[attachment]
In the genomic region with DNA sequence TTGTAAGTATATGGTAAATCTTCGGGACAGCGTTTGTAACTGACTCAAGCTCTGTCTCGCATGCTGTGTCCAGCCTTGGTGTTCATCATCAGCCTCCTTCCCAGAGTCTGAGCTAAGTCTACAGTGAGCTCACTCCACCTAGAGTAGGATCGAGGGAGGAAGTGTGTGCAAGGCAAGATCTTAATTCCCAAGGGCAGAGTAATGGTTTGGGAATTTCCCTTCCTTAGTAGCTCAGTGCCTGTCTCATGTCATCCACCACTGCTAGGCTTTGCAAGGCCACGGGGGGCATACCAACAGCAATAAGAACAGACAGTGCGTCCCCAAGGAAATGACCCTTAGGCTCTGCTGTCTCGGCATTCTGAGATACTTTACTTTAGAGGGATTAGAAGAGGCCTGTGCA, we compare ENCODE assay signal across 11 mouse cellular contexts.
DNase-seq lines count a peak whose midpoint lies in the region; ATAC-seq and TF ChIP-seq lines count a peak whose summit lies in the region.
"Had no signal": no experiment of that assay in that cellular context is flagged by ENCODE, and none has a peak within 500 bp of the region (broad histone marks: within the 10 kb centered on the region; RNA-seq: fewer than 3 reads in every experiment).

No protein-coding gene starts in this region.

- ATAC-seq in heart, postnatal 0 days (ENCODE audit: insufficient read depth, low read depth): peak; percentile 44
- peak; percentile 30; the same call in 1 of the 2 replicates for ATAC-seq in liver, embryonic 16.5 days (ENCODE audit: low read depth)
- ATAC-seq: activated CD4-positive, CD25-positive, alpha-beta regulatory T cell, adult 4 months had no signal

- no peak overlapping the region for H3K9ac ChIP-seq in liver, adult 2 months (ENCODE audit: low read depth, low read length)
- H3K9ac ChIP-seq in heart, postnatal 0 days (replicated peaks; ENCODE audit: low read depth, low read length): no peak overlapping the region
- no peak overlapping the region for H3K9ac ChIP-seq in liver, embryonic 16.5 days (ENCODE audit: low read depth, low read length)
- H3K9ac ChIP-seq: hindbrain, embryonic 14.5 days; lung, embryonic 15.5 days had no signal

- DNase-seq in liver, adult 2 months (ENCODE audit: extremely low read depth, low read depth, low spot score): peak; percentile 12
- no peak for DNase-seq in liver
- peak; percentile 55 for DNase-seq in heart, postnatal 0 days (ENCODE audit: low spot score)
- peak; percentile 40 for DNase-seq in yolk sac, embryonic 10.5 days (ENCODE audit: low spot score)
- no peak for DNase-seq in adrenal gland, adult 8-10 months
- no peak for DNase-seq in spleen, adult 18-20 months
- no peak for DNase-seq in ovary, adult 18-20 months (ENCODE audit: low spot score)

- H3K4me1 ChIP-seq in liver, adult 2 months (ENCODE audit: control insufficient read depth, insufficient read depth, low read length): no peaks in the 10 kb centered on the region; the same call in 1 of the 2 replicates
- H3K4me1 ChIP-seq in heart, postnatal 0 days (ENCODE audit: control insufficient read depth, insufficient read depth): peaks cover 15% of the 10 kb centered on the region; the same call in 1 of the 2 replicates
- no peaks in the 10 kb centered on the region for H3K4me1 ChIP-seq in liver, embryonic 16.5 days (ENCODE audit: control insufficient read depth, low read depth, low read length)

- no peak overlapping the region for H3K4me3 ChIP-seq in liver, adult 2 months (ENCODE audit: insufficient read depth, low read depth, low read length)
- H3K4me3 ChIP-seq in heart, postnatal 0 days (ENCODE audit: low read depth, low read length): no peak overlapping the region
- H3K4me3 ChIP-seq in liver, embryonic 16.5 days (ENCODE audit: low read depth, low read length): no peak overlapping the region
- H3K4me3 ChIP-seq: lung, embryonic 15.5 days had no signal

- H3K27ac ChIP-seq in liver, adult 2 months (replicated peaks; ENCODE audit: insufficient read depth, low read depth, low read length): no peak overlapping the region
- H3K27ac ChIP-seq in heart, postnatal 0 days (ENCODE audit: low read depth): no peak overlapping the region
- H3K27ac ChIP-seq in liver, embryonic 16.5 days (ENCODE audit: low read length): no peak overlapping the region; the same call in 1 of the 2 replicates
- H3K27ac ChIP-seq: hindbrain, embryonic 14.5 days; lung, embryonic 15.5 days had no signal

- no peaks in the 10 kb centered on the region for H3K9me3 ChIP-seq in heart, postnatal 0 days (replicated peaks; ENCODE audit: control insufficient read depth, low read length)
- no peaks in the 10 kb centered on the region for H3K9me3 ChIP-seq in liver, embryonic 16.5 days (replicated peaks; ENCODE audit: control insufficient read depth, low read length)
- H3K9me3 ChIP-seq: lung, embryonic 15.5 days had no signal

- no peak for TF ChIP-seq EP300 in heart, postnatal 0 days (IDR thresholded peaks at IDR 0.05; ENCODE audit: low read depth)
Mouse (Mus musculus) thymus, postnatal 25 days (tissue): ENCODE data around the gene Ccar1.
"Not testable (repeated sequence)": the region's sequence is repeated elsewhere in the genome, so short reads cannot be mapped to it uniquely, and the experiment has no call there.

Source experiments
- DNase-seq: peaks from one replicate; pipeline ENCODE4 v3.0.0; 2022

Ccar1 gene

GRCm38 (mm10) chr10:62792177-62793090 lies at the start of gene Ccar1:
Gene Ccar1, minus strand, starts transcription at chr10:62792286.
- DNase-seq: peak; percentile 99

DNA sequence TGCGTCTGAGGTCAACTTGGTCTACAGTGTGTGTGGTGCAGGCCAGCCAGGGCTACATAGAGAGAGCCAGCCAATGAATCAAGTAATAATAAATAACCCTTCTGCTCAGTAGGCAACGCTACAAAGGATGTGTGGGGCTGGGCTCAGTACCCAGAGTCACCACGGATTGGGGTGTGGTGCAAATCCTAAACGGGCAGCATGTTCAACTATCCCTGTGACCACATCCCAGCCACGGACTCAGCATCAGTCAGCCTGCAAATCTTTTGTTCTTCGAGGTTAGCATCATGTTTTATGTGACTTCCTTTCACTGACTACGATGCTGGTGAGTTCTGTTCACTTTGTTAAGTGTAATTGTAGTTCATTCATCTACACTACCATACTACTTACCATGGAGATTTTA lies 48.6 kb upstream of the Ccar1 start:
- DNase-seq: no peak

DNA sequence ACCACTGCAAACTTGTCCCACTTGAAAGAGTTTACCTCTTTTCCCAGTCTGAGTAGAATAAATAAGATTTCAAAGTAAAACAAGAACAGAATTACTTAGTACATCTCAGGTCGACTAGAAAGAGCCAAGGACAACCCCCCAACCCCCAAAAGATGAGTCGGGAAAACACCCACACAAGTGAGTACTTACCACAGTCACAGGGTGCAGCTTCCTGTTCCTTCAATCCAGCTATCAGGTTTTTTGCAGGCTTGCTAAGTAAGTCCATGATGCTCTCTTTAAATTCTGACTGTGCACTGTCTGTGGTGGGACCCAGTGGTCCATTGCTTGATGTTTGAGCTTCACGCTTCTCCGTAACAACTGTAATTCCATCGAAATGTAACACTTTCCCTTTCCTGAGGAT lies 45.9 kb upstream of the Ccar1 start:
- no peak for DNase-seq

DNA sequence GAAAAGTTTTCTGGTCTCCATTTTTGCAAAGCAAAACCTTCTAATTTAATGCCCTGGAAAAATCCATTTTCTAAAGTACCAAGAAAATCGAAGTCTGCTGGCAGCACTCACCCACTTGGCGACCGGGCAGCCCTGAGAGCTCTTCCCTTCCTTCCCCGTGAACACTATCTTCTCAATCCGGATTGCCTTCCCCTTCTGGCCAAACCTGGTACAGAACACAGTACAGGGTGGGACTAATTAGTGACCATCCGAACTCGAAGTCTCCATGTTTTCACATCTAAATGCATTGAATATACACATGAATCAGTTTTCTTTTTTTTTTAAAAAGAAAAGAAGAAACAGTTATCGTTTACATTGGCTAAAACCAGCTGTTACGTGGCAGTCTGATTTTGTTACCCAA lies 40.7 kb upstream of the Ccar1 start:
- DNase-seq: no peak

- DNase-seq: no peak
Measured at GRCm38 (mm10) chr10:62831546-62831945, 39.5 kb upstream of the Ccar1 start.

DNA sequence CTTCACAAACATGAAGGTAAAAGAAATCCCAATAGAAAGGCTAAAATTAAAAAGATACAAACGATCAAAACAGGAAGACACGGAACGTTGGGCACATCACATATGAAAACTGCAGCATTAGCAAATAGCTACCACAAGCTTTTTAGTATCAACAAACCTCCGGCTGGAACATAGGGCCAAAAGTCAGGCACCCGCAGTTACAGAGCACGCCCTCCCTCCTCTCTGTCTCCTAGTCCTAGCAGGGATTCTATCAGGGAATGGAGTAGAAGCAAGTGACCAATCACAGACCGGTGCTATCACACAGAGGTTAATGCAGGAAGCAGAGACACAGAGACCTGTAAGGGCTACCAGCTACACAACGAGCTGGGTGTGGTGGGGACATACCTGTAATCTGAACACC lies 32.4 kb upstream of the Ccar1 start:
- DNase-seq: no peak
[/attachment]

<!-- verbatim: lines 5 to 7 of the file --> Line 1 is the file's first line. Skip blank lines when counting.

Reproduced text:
- ATAC-seq in heart, postnatal 0 days (ENCODE audit: insufficient read depth, low read depth): peak; percentile 44
- peak; percentile 30; the same call in 1 of the 2 replicates for ATAC-seq in liver, embryonic 16.5 days (ENCODE audit: low read depth)
- ATAC-seq: activated CD4-positive, CD25-positive, alpha-beta regulatory T cell, adult 4 months had no signal